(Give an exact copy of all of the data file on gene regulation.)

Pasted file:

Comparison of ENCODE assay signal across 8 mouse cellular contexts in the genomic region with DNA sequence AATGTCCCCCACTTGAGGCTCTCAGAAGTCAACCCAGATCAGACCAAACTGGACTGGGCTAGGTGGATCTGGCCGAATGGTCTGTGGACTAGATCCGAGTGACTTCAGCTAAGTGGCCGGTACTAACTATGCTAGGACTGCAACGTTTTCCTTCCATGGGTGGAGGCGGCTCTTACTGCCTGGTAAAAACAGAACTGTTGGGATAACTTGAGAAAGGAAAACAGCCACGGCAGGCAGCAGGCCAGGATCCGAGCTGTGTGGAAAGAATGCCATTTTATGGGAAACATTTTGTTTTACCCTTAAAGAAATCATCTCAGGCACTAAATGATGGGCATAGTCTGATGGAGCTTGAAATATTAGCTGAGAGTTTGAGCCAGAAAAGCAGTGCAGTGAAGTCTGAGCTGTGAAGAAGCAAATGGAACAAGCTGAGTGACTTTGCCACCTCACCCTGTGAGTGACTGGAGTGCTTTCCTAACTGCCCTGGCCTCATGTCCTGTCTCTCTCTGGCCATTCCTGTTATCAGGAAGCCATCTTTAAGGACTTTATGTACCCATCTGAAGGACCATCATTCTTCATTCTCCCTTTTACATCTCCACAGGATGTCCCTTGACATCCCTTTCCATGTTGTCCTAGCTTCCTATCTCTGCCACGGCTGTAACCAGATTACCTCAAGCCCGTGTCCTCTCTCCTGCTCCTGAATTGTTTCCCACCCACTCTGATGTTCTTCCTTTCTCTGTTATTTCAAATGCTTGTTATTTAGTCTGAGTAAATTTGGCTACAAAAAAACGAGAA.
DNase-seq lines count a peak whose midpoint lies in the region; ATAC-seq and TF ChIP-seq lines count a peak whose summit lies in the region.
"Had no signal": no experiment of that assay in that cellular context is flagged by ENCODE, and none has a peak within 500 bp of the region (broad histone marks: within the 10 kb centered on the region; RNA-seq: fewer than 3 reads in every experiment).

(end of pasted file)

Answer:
Comparison of ENCODE assay signal across 8 mouse cellular contexts in the genomic region with DNA sequence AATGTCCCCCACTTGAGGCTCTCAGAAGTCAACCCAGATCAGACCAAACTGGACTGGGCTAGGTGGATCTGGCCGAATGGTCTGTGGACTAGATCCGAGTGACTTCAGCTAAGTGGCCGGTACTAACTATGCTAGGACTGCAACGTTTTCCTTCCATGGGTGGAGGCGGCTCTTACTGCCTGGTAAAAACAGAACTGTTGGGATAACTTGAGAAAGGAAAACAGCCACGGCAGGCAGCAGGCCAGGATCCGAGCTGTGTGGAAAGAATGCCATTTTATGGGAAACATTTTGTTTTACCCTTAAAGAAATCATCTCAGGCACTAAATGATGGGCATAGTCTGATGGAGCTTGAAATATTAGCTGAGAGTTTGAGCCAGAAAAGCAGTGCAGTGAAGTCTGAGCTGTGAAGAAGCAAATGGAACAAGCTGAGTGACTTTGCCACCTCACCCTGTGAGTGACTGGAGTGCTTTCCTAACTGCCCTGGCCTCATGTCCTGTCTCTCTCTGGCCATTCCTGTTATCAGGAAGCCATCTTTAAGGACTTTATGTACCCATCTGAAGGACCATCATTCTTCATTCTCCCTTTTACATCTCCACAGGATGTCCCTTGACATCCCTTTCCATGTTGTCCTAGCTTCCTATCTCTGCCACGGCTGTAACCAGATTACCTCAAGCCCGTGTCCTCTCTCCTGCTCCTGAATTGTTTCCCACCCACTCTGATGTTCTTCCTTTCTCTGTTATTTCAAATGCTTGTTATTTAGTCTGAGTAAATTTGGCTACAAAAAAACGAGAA.
DNase-seq lines count a peak whose midpoint lies in the region; ATAC-seq and TF ChIP-seq lines count a peak whose summit lies in the region.
"Had no signal": no experiment of that assay in that cellular context is flagged by ENCODE, and none has a peak within 500 bp of the region (broad histone marks: within the 10 kb centered on the region; RNA-seq: fewer than 3 reads in every experiment).